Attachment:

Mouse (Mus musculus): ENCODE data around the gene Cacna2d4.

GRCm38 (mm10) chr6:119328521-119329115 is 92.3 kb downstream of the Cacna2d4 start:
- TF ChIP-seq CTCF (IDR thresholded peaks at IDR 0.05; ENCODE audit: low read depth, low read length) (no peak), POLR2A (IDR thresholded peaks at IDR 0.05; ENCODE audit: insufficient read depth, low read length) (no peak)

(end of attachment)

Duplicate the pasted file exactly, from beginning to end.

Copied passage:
Mouse (Mus musculus): ENCODE data around the gene Cacna2d4.

GRCm38 (mm10) chr6:119328521-119329115 is 92.3 kb downstream of the Cacna2d4 start:
- TF ChIP-seq CTCF (IDR thresholded peaks at IDR 0.05; ENCODE audit: low read depth, low read length) (no peak), POLR2A (IDR thresholded peaks at IDR 0.05; ENCODE audit: insufficient read depth, low read length) (no peak)